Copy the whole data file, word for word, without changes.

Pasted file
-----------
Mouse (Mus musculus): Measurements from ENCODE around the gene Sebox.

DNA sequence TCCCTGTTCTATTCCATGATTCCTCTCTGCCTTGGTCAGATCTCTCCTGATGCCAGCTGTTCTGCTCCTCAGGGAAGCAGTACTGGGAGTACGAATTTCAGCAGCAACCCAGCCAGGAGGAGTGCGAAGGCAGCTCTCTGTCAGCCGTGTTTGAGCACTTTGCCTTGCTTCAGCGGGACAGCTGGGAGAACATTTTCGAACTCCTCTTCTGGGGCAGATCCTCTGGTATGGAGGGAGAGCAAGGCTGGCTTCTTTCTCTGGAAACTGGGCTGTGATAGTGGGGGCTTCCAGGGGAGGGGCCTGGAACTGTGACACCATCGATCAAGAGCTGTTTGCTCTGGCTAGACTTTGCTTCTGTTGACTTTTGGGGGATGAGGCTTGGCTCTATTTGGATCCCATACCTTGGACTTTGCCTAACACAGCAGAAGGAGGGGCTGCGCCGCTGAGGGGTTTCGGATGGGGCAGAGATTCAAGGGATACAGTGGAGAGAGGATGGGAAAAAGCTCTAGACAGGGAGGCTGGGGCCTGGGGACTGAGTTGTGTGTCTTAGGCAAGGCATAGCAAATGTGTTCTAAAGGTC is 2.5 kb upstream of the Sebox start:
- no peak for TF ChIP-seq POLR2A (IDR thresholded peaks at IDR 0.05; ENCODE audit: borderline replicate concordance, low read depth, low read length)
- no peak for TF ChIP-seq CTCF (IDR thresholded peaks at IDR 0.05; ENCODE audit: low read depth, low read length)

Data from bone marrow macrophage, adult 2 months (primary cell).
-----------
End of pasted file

Mouse (Mus musculus): Measurements from ENCODE around the gene Sebox.

DNA sequence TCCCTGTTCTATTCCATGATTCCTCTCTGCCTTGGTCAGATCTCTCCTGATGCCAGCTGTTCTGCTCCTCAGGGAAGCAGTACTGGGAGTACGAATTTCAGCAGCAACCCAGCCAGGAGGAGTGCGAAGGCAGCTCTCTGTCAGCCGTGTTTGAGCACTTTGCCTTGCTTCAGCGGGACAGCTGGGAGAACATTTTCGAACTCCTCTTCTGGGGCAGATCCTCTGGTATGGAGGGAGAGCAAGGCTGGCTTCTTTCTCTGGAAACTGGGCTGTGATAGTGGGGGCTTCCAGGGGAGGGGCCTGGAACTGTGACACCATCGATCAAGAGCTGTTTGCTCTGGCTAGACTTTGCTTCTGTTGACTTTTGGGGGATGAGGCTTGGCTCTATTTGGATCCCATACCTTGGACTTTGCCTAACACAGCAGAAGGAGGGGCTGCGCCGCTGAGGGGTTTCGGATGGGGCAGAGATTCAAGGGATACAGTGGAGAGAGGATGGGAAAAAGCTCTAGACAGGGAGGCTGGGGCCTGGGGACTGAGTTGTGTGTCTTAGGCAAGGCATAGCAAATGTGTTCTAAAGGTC is 2.5 kb upstream of the Sebox start:
- no peak for TF ChIP-seq POLR2A (IDR thresholded peaks at IDR 0.05; ENCODE audit: borderline replicate concordance, low read depth, low read length)
- no peak for TF ChIP-seq CTCF (IDR thresholded peaks at IDR 0.05; ENCODE audit: low read depth, low read length)

Data from bone marrow macrophage, adult 2 months (primary cell).